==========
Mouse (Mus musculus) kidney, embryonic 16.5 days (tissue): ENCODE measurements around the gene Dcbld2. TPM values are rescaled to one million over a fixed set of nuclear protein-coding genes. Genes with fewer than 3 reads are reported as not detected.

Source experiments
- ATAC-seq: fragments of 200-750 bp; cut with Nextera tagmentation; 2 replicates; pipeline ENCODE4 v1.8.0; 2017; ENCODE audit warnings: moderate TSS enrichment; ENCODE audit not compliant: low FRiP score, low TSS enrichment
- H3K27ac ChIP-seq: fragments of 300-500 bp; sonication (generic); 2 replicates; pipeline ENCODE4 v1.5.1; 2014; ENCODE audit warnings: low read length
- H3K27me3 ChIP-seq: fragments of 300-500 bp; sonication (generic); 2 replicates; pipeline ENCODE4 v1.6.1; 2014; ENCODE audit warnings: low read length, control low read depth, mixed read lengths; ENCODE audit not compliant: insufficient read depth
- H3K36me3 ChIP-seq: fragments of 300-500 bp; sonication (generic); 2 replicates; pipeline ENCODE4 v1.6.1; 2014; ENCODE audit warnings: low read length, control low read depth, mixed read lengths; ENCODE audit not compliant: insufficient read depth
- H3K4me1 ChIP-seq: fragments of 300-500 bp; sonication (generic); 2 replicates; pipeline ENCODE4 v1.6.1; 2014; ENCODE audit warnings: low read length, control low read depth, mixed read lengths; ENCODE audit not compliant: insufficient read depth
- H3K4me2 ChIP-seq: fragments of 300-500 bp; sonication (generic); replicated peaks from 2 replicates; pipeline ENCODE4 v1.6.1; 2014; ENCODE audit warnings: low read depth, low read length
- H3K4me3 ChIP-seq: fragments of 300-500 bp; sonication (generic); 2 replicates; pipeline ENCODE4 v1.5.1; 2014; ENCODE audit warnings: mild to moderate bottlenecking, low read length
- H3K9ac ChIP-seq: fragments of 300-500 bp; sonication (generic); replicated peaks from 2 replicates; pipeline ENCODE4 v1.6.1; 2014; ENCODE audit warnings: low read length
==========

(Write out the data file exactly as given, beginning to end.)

Mouse (Mus musculus) kidney, embryonic 16.5 days (tissue): ENCODE measurements around the gene Dcbld2. TPM values are rescaled to one million over a fixed set of nuclear protein-coding genes. Genes with fewer than 3 reads are reported as not detected.

Source experiments
- ATAC-seq: fragments of 200-750 bp; cut with Nextera tagmentation; 2 replicates; pipeline ENCODE4 v1.8.0; 2017; ENCODE audit warnings: moderate TSS enrichment; ENCODE audit not compliant: low FRiP score, low TSS enrichment
- H3K27ac ChIP-seq: fragments of 300-500 bp; sonication (generic); 2 replicates; pipeline ENCODE4 v1.5.1; 2014; ENCODE audit warnings: low read length
- H3K27me3 ChIP-seq: fragments of 300-500 bp; sonication (generic); 2 replicates; pipeline ENCODE4 v1.6.1; 2014; ENCODE audit warnings: low read length, control low read depth, mixed read lengths; ENCODE audit not compliant: insufficient read depth
- H3K36me3 ChIP-seq: fragments of 300-500 bp; sonication (generic); 2 replicates; pipeline ENCODE4 v1.6.1; 2014; ENCODE audit warnings: low read length, control low read depth, mixed read lengths; ENCODE audit not compliant: insufficient read depth
- H3K4me1 ChIP-seq: fragments of 300-500 bp; sonication (generic); 2 replicates; pipeline ENCODE4 v1.6.1; 2014; ENCODE audit warnings: low read length, control low read depth, mixed read lengths; ENCODE audit not compliant: insufficient read depth
- H3K4me2 ChIP-seq: fragments of 300-500 bp; sonication (generic); replicated peaks from 2 replicates; pipeline ENCODE4 v1.6.1; 2014; ENCODE audit warnings: low read depth, low read length
- H3K4me3 ChIP-seq: fragments of 300-500 bp; sonication (generic); 2 replicates; pipeline ENCODE4 v1.5.1; 2014; ENCODE audit warnings: mild to moderate bottlenecking, low read length
- H3K9ac ChIP-seq: fragments of 300-500 bp; sonication (generic); replicated peaks from 2 replicates; pipeline ENCODE4 v1.6.1; 2014; ENCODE audit warnings: low read length